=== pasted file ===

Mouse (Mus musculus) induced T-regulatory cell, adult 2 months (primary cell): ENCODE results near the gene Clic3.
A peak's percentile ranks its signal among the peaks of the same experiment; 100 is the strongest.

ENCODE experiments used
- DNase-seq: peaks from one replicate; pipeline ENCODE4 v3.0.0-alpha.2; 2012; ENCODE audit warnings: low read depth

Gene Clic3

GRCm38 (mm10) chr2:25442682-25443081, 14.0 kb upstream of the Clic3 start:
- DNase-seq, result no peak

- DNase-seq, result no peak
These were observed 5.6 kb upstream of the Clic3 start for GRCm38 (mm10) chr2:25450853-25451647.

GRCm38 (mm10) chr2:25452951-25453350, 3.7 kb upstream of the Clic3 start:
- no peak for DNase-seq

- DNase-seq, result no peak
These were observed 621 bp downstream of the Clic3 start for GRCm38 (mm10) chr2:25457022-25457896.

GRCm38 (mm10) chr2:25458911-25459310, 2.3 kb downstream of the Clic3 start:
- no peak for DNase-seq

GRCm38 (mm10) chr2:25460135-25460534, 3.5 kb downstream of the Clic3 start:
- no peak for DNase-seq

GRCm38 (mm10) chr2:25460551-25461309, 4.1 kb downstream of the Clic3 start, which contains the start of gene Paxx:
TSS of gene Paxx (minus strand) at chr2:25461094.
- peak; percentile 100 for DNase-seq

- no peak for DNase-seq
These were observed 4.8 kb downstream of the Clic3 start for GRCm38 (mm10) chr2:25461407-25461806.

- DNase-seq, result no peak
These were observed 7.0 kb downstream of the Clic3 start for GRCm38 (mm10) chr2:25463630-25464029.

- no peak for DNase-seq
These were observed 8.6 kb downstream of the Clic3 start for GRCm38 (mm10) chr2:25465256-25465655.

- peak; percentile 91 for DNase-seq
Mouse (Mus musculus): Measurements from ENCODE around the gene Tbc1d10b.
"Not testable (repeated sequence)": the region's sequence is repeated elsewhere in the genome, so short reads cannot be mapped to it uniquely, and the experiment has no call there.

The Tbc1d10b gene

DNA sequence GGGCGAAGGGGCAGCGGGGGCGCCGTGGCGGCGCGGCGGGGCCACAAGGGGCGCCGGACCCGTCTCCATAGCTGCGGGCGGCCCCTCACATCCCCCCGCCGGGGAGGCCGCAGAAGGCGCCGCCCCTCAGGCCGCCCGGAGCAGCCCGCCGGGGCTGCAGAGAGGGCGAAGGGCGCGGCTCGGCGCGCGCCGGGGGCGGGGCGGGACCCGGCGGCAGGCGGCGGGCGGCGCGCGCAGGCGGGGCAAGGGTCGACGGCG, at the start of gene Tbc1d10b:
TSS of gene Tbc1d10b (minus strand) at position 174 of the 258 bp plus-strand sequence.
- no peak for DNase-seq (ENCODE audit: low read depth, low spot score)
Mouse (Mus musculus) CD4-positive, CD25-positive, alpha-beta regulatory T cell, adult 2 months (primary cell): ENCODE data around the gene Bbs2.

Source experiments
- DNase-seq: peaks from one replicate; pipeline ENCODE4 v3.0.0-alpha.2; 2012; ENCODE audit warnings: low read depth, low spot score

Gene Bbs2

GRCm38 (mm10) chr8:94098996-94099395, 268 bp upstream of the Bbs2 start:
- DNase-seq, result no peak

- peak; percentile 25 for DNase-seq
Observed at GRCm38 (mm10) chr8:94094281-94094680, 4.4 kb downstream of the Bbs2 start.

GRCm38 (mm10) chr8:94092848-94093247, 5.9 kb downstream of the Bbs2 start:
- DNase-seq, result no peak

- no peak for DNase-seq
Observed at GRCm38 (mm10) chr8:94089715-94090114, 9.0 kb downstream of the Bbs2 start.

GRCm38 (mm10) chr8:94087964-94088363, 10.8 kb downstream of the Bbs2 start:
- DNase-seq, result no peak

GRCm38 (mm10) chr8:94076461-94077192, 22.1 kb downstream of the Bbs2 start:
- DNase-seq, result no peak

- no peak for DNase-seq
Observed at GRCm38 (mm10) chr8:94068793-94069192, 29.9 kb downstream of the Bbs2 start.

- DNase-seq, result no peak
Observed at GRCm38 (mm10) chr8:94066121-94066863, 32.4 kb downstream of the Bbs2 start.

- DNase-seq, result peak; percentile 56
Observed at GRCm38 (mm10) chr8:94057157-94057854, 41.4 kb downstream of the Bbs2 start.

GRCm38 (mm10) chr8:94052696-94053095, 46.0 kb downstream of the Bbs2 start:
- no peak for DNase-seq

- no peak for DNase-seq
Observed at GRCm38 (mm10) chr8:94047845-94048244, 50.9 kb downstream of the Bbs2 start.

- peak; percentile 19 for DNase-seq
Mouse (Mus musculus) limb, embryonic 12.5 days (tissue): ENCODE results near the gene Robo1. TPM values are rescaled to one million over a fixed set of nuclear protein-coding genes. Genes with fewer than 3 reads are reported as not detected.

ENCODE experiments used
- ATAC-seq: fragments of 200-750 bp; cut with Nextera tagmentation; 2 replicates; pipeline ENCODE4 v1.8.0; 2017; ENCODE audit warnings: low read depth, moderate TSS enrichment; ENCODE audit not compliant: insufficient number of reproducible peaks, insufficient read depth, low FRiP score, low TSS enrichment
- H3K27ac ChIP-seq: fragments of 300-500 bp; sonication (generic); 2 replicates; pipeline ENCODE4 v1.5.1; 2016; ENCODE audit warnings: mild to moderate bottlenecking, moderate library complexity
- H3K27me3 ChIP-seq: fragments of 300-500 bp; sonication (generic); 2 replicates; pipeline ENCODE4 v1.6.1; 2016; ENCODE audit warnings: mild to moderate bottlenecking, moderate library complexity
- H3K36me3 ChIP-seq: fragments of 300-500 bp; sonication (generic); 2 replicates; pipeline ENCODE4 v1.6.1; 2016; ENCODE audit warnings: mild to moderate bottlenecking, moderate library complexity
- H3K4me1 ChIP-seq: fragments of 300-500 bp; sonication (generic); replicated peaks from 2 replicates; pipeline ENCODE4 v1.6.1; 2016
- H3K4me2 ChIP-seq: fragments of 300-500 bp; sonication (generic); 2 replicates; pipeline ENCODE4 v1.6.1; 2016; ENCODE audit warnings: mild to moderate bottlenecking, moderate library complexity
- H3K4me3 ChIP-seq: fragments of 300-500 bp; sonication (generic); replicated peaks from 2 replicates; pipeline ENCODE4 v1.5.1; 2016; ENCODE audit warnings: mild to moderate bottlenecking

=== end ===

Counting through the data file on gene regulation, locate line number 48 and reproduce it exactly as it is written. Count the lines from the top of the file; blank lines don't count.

GRCm38 (mm10) chr8:94076461-94077192, 22.1 kb downstream of the Bbs2 start: